The design of a cockpit has changed dramatically over the years as technology has improved. Dials, gauges and even crew members have been replaced with an ever increasing amount of glass while the fundamentals have remained largely the same.
Take a look at this selection of photos which really demonstrate the progress that has been made.
The Boeing 737 first flew in 1967 and entered commercial service in February 1968 with German flag carrier Lufthansa.
Since then, more than 10,000 have been built throughout four generations including the -100 and -200, Classic, Next Generation (NG) and MAX.
Pictured above is the 737-100 compared with the 737-300. The later variant was produced between 1984 and 2000 – nearly 2,000 examples were built. The difference between the cockpits is moderate as it includes the optional Electronic Flight Information System (EFIS) which added the screens. However, most of the dials still remained.
The real differences appear when you compare the -300 to the NG. Introduced in 1997, the third generation of the 737 featured upgraded CFM International CFM56 engines, larger wings and most notably, a full glass cockpit.
Boeing said goodbye to the dials and hello to glass. The emergence of the Airbus A320 in the 1990s forced the American manufacturer to upgrade the 737 as its European counterpart began to take its market share its full glass cockpit narrowbody jet.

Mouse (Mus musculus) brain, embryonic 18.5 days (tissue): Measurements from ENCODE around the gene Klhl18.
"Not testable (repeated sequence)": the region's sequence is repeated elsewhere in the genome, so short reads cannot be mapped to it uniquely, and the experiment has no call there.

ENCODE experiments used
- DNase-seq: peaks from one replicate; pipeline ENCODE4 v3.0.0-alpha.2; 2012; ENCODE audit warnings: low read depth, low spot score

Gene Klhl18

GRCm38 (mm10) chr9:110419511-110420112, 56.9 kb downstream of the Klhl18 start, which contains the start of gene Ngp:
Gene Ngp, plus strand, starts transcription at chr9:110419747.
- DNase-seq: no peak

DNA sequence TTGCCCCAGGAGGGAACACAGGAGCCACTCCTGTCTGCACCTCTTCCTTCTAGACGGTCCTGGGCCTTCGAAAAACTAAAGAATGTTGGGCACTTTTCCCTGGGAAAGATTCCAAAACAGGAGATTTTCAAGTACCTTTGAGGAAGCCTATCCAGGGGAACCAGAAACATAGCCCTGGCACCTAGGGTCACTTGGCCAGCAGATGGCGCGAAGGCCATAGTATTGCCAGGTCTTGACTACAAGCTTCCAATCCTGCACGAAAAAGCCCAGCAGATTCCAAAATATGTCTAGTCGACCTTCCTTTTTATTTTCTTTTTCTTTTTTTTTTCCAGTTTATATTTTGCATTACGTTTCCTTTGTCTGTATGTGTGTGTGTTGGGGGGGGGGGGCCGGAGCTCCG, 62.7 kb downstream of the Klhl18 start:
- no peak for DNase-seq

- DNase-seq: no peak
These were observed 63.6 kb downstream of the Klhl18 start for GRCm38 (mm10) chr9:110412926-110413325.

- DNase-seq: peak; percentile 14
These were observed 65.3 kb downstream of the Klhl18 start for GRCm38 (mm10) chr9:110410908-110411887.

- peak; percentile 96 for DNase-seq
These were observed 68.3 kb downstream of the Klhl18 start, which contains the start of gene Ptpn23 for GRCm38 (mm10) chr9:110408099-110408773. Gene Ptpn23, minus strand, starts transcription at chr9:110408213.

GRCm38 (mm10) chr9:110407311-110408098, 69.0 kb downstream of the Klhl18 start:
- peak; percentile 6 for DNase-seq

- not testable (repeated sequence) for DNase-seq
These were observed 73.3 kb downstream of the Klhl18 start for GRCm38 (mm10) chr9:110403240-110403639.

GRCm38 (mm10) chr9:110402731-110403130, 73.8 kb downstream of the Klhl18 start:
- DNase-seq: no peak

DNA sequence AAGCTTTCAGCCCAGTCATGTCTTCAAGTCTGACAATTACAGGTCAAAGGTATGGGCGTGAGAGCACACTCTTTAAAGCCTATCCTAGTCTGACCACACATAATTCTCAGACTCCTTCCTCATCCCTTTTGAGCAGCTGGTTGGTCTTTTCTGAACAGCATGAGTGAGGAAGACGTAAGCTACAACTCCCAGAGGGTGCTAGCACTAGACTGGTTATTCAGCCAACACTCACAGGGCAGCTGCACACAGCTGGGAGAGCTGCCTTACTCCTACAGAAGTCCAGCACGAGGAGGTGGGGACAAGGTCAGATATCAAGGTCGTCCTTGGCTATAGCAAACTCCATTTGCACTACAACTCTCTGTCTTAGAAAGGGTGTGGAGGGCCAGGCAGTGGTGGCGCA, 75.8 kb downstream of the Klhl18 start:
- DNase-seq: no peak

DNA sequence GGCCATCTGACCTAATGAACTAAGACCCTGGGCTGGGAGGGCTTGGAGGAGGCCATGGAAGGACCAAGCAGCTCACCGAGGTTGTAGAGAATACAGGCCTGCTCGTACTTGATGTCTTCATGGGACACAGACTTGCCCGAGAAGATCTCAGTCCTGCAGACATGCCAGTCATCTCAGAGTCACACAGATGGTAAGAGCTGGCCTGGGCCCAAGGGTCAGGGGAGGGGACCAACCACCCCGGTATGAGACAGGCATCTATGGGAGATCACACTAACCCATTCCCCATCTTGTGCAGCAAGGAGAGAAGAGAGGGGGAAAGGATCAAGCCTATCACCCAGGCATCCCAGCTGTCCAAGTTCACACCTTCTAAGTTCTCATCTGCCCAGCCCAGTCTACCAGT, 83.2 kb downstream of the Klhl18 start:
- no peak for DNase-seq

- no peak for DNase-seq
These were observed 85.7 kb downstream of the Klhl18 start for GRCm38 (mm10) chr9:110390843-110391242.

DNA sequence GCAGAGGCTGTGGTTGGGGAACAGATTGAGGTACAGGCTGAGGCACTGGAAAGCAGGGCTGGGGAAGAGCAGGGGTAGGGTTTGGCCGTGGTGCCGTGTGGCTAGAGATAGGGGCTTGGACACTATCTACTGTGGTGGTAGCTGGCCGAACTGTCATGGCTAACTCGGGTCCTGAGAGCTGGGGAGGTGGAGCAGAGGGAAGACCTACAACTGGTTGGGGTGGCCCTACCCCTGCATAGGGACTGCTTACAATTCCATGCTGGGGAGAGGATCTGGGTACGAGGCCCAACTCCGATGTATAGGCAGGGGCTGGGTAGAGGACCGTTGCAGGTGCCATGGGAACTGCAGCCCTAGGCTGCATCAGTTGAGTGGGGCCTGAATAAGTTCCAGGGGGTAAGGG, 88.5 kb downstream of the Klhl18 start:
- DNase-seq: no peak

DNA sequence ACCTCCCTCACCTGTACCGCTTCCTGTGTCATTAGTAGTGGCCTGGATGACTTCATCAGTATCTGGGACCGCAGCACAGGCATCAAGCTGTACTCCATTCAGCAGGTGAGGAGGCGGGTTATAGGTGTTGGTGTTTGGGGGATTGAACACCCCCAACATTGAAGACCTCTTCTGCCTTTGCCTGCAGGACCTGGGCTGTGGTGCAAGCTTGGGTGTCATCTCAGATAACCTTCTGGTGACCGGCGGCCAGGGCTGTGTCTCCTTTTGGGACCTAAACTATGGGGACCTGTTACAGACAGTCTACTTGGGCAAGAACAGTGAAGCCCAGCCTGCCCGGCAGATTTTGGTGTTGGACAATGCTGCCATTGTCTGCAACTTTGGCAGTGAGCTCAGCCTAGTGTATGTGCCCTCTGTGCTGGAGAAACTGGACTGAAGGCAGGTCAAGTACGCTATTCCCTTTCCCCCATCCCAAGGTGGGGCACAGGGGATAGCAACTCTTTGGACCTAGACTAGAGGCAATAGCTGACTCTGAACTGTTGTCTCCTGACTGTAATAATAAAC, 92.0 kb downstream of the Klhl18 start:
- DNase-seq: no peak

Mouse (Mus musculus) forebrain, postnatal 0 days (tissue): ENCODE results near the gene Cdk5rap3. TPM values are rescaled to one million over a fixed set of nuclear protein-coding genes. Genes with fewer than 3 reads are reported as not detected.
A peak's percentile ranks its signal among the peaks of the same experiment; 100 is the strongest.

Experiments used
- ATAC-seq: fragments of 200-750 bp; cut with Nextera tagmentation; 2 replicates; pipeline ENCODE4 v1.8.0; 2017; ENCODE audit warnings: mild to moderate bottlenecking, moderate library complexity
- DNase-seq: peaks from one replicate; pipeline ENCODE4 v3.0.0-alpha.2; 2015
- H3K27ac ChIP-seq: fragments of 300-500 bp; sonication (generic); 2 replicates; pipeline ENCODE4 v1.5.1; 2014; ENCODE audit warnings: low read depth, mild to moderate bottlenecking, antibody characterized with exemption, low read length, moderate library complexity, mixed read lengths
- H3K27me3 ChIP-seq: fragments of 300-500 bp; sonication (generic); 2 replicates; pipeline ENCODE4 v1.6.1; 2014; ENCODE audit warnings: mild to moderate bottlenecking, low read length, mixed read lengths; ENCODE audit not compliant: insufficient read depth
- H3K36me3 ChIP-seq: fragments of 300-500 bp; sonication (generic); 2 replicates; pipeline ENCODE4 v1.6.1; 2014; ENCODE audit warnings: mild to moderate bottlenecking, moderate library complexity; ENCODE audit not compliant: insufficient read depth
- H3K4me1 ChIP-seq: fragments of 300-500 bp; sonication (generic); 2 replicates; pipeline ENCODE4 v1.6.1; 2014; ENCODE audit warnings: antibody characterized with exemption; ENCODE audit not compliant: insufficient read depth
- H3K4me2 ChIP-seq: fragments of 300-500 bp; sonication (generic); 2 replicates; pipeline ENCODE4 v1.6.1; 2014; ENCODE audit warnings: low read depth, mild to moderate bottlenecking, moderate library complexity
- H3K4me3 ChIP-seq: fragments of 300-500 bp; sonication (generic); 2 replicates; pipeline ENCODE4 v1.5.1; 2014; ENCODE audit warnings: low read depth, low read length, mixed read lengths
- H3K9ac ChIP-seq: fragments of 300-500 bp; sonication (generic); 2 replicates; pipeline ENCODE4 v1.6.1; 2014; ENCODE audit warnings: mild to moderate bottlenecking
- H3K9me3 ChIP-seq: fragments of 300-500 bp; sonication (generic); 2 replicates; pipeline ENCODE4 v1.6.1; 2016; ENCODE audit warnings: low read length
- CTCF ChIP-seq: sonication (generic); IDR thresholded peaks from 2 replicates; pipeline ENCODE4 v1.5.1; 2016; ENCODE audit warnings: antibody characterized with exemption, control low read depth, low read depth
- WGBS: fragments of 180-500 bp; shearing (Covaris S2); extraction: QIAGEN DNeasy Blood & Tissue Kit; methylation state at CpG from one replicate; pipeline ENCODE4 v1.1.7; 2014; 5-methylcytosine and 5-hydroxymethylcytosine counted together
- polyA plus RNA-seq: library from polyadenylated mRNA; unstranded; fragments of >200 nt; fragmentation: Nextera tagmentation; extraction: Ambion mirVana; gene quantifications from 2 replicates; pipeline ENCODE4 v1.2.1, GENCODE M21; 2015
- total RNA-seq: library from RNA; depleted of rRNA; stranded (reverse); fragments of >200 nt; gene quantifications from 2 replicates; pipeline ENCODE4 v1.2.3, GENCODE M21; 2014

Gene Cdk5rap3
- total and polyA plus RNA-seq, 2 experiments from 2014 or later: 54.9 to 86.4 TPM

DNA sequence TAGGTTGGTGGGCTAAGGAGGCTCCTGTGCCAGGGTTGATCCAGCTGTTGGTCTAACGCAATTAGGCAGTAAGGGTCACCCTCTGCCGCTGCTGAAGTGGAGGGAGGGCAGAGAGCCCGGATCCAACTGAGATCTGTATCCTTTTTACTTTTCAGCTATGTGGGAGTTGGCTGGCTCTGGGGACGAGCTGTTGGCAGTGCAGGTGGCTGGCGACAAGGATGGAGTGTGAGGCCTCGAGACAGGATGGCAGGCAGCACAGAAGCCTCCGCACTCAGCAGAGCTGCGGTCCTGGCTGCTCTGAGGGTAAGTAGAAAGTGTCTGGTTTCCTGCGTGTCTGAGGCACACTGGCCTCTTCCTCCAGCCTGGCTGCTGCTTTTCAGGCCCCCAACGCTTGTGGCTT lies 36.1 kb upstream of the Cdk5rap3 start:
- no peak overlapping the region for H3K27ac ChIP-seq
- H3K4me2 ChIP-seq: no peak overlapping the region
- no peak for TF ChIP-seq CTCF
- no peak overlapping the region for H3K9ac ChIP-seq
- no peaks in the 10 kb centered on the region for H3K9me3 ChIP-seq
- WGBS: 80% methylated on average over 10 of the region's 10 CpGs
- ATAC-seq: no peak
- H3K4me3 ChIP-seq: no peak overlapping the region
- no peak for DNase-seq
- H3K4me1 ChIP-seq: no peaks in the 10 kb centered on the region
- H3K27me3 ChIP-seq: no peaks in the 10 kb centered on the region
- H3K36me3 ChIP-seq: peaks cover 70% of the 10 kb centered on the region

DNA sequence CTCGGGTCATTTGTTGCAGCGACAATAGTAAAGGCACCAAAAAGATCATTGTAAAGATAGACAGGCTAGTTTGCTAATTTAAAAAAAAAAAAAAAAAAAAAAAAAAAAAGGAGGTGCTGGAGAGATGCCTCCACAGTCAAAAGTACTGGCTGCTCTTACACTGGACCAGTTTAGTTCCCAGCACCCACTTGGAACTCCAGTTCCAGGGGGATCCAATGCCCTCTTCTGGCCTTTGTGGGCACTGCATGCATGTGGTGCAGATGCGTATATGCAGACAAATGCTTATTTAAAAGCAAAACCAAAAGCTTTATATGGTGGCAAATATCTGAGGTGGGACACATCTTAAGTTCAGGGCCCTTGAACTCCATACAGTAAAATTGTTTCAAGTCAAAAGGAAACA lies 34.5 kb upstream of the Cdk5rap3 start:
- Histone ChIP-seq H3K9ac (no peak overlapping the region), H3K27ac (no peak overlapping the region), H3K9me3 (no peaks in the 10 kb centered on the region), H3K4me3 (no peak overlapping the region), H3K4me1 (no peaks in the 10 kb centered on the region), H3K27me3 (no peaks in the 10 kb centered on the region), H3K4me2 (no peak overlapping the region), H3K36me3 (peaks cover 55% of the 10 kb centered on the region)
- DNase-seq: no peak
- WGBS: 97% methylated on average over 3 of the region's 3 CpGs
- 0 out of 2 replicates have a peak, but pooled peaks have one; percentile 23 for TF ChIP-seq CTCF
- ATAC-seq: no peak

Speaking of Airbus, their cockpit development has followed a similar path to their American rivals. Founded in 1970, the firm’s first aircraft was the A300 – it too featured a large number of dials. The European manufacturer was slightly quicker to adopt digital screens in their flight deck design philosophy than Boeing – its next aircraft, the A310 first used the technology in 1982.
The contrast image features the A350, a state-of-the-art aircraft that has a large amount of screen-space on the flight deck. First operated in 2013, the focus for most manufacturers is now on reducing the workload for pilots by putting all the information they need on screens.
The iconic Boeing 747 has been produced in a large number of variants, each one providing a slightly different cockpit design. The picture above shows the contrast between the -100 (the first generation) and the -400, the most popular variant.
One major difference between a lot of these aircraft and their modern counterparts is the fact that now only a two-person crew is needed to operate the aircraft, as opposed to a three-person detail including a flight engineer.
Once manufacturers were able to put most of the information on screens, this removed the need for a third crew member.
Just to demonstrate how far cockpits have really come, the above shows a de Havilland Comet – the world’s first jet engine-powered airliner – and the Boeing 787 Dreamliner.
The contrast is quite dramatic, but then you must consider the fact that more than 60 years separates these aircraft. It’s safe to say though, that cockpits have certainly come a very long way.